The Affordable Care Act has not made healthcare better for most people I come into contact with, including myself. The reality is that the actual lack of affordable healthcare is making us sick(er). There are a lot of folks both within and outside the LGBTQ community who need help, need it now, and need it to be free or very low cost. The government of this country, state and city won’t help. I’ve appealed to many elected and appointed government officials in my lifetime mostly without response—or with the most lame, inane and canned responses ever. It’s not surprising, but it is disheartening.
I recently convened a group of radical queers to mobilize on behalf of our community. We are a small group—consumers and providers, and some who identify as both—concerned about the lack of information about and resources, in NYC, for quality, LGBTQ-affirmative, culturally competent affordable mental healthcare treatment and affordable prescriptions. We are concerned about the lack of choices, of various barriers to access as well as the lack of actual providers who are affordable, especially in light of the ACA. We aim to act as a resource/clearinghouse to our community/communities to find and publicize existing free and low-cost resources as well as develop new options.
Following are some ideas we initially conceived:
- Establishing and maintaining a website listing relevant and updated resources for free/low-cost healthcare. This would provide detailed information and tips, not just a web links. We also discussed creating and distributing a zine.
- Creating a cooperative of psychotherapists and psychiatrists who volunteer to take on one pro bono client for as long as they need assistance. This might also involve a community fundraising campaign on a crowdsourcing platform asking folks to donate the cost of one of their own therapy sessions to another community member in need to fund this project.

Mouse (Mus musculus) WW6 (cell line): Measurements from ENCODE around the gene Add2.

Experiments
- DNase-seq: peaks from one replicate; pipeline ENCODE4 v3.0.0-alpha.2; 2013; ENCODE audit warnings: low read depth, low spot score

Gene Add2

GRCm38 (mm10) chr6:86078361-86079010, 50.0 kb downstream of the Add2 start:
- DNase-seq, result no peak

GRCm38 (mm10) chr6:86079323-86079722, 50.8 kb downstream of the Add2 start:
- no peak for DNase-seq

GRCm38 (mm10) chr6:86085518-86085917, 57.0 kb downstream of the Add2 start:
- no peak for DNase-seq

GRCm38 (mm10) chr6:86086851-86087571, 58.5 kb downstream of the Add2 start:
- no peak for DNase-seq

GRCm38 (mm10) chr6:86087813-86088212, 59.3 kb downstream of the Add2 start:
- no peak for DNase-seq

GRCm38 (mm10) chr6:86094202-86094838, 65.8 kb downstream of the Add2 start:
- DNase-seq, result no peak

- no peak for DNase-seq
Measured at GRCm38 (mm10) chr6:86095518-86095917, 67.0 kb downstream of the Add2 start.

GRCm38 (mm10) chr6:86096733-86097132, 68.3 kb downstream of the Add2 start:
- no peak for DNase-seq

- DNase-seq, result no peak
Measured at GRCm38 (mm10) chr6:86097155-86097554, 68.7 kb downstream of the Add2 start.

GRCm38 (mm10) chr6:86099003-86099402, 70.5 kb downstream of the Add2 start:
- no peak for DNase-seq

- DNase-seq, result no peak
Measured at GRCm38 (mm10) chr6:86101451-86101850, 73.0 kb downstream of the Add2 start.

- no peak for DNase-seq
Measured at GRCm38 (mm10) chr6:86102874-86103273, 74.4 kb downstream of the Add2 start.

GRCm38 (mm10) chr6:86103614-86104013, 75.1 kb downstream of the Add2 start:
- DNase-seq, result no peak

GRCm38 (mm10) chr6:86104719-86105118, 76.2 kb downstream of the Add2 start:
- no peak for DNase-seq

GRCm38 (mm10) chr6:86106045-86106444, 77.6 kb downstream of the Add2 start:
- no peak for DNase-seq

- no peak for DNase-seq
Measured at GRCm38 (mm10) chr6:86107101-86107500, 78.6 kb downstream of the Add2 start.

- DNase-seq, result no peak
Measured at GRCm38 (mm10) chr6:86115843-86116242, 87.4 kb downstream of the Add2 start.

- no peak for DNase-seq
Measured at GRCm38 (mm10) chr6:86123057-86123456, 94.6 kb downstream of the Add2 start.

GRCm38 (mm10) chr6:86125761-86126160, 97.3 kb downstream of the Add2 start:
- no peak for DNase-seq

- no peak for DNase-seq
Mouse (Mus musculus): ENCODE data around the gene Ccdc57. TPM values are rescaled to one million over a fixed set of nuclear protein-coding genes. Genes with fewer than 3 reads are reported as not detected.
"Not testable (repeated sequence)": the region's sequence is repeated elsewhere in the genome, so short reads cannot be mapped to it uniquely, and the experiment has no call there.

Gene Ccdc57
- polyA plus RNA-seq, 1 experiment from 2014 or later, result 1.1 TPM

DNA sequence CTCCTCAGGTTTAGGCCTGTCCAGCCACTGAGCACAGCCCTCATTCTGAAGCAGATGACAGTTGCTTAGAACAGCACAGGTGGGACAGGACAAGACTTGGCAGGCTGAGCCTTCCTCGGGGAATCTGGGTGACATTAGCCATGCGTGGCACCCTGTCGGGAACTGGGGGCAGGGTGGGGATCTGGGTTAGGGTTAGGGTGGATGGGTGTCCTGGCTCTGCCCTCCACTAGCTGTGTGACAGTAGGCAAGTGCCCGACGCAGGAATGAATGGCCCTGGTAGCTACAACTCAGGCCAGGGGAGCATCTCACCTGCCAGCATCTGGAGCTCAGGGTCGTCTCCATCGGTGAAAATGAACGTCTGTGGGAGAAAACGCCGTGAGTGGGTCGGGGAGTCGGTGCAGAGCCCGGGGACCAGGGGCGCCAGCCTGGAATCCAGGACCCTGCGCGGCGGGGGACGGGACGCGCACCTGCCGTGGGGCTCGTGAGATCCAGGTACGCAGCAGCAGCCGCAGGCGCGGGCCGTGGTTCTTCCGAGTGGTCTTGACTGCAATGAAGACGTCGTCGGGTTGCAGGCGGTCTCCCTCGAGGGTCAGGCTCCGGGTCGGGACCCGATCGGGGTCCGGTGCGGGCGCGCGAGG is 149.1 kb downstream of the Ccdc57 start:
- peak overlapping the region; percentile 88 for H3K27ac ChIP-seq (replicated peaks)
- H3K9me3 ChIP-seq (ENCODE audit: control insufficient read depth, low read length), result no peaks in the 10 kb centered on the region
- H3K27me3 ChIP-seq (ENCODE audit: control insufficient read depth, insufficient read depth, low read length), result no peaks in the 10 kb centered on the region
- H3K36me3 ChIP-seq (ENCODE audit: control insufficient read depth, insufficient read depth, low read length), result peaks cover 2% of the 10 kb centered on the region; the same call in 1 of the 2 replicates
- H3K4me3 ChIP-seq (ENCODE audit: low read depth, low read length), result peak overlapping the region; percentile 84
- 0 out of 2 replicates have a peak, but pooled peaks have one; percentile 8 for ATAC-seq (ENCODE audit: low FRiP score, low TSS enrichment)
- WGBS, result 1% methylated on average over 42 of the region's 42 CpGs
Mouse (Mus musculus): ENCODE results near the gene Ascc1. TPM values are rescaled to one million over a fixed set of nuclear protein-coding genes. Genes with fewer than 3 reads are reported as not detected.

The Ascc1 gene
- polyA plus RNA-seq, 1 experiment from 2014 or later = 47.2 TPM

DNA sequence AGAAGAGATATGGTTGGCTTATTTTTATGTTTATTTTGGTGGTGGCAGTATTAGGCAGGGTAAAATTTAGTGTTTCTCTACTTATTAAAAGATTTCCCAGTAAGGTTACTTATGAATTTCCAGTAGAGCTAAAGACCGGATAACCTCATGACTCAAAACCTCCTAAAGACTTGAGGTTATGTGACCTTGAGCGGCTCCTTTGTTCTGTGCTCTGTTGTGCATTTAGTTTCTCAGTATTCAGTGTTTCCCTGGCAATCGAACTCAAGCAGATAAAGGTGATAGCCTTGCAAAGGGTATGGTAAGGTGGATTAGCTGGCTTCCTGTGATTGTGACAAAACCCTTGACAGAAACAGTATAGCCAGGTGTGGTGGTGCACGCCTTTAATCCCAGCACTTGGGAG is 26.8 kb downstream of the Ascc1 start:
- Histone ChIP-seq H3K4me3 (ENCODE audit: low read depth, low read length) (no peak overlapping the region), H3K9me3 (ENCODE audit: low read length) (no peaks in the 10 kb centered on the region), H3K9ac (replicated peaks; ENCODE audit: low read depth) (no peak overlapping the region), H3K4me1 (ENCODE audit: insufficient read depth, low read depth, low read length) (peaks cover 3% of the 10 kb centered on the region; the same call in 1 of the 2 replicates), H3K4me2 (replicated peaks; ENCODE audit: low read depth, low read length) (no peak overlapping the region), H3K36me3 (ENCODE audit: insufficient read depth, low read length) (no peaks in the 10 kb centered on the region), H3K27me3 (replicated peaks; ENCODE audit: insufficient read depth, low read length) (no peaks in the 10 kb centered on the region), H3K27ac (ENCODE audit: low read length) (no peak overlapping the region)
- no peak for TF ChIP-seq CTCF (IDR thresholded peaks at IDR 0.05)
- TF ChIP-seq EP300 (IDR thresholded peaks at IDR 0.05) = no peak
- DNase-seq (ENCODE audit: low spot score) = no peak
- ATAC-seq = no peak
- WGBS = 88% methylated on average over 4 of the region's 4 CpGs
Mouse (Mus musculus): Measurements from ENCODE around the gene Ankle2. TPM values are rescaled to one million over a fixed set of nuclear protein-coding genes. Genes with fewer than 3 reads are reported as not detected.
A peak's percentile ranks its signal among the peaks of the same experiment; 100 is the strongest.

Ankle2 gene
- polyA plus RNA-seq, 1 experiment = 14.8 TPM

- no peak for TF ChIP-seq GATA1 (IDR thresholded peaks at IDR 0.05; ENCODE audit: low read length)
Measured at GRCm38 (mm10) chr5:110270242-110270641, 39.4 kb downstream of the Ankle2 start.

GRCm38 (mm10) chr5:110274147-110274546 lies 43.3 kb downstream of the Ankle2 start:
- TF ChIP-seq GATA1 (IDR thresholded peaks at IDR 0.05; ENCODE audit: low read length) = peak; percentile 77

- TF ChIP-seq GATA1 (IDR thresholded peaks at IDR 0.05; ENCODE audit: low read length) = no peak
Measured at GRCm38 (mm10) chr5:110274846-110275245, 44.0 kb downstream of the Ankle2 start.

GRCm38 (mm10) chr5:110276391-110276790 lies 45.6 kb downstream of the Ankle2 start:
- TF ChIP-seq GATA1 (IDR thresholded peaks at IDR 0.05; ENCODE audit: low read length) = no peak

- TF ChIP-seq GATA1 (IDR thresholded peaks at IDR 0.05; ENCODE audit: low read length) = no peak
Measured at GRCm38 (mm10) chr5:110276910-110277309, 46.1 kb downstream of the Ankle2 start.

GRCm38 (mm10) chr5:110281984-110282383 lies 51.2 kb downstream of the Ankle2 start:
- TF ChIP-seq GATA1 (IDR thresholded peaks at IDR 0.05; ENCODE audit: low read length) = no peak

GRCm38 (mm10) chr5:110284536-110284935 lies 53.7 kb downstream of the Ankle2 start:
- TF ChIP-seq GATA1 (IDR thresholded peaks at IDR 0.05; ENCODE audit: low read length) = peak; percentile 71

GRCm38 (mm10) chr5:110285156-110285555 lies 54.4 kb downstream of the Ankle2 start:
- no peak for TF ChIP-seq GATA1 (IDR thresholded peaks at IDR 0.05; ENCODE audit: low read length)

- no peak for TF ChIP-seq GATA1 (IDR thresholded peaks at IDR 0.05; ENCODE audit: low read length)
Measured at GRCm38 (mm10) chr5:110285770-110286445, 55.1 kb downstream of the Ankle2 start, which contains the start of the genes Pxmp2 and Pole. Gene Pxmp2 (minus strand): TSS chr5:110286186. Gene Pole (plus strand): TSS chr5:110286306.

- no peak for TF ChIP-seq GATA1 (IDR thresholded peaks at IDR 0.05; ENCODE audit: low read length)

- Training and coordinating peer counselors to support those in the community with mental health needs.
I’m also personally interested in coordinating a medication exchange. I’m more about rogue than my brethren, even while I respect the limitations of those colleagues with professional licenses. My idea is that folks donate surplus psychiatric medications whether they have extra, no longer take a certain drug, get free samples, etc. These are then passed along to others who need psych meds, but who cannot afford to purchase them, and there are a lot of folks in dire need. I had to stop taking Abilify for several months a few years ago because I could not afford the almost $700 price tag. I lived very precariously without my antipsychotic medication, thank goodness I have an excellent support network who helped me get through it, not everyone does. We created medication exchanges for HIV drugs—we can do it with psych meds.
I’ve applied for a few small seed grants, mostly to get a website with resources up and running. I envision this resource to not be a simple web listing of people and places, but one where those who have worked with, or tried to access, various resources, give tips and where commentary/narrative from those who have researched different resources accompanies listings.